Tuesday, December 28, 2010

Dork Awards 2010: Best Artist

Arguments abound over whether writing or art is more important to the creative success of a funnybook, and, much like politics, the industry tends to swing back and forth on a pendulum between the two extremes. We’ve been very much experiencing a decade of the writer in the last ten years, a sharp response to the decade of the artist we went through in the 90s. It’s always going to come back to the writing for me in the end, but honestly… I think it really takes good writing and good art to make a true funnybook classic. And tonight, we honor the artistic side of that equation with the Dork Award for…

Best Artist

Frazer Irving


Irving has a truly unique style, one that combines rock-solid cartoon realism with a love of inventive camera angles and a lush coloring sensibility that gives his line-art the feel of something painted. His primary work this year came on Grant Morrison’s Batman, with both the “Pilgrim Batman” issue of Return of Bruce Wayne and the closing story arc of Batman and Robin under his belt.




Michael Avon Oeming

Oeming is among the most dynamic artists working in comics today. His character designs are strong and contemporary, and he has a free, fluid line that seldom gets out of control. But his best feature is layout and page design. Panels careen around the page, as kinetic as the action they’re depicting, and his absolutely fearless use of black space is uncannily appropriate, hanging voids over oppressed characters and setting off important story points with seeming ease. Powers is his best work on this front, and is seldom less than stunning to look at.












JH Williams III


JH Williams has always been a favorite of mine, but in recent years -- specifically, since his work on Promethea with Alan Moore -- he’s risen to the level of one of the all-time great funnybook stylists. Reading his work (which, this year, has primarily consisted of the excellent Batwoman strip), I finally know how it must have felt to read Jim Steranko’s work in the late 60s.







Eric Powell


A lush illustrator of the Frank Frazetta school on the one hand, Powell also takes inspiration from more straight-up cartoony artists, a combination that makes his work unique. This year, his two major works each concentrated on one half of that equation: the very cartoony Chimichanga, and the sword-and-sorcery mini-epic Buzzard.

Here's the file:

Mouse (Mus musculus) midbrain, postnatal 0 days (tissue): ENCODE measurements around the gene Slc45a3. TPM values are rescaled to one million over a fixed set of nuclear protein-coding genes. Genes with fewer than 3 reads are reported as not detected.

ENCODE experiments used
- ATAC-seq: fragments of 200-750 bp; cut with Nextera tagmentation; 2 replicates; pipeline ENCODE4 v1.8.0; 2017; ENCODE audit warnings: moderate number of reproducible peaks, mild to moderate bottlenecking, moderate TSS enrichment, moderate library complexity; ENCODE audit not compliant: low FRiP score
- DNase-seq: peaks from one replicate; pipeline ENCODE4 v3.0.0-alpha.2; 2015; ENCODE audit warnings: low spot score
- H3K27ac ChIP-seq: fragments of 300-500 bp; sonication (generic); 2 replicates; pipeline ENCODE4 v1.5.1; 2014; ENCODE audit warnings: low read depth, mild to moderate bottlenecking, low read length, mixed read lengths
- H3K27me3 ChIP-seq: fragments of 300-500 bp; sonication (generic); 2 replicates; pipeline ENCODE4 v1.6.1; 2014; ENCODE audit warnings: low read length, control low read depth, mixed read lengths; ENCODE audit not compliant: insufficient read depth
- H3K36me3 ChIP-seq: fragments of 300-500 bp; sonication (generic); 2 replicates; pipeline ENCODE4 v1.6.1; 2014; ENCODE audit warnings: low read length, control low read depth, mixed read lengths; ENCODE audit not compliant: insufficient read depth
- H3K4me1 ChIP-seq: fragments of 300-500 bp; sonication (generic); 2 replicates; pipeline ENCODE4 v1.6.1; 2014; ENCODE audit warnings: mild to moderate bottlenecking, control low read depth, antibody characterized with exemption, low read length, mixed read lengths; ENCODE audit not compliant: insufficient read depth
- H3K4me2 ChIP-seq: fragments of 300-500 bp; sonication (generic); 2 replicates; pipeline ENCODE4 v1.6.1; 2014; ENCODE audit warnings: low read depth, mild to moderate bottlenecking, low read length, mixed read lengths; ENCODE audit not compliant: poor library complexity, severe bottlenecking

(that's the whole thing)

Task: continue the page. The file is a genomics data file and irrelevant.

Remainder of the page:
Dave Stewart


A dark horse entry into this race, Stewart gets the nod not for his pen-and-ink artwork (which is nice), but for his work as a colorist. Of course, saying that Stewart is a colorist is kind of like saying that Shakespeare was a writer. It’s technically accurate, but really doesn’t convey the talent at work. Stewart’s hues greatly enhance any book he works on, but this year I was specifically blown away by his work over JH Williams on Batwoman, Eric Powell on The Goon, and the team of Gabriel Ba and Fabio Moon on Daytripper.


Darwyn Cooke


Cooke is another cartoon realist and superb stylist. But unlike Mike Oeming, whose work has a cutting-edge feel, Cooke is old-school in his approach. You’ll get interesting camera angles from him, but his layout is very meat and potatoes, and his storytelling instincts rock-solid.

And the winner is…

JH Williams III!

Williams’ inventive layouts, ability to draw in any number of different art styles, and most of all his talent for choosing images that convey so much more meaning than what’s written on the page, all combine to send him home with the Dorky. More than anyone else in the last couple of years, I felt like Williams was pushing the boundaries of comics art forward. It’s always exciting to see such innovation at work; the last time I felt like this about an artist, it was Howard Chaykin on American Flagg in the 1980s. Chaykin invented a whole new set of storytelling tools on that book, tools that have since been absorbed silently into the way comics artists (and writers) work. I’d love to look back in 20 years and be able to say the same thing about JH Williams.

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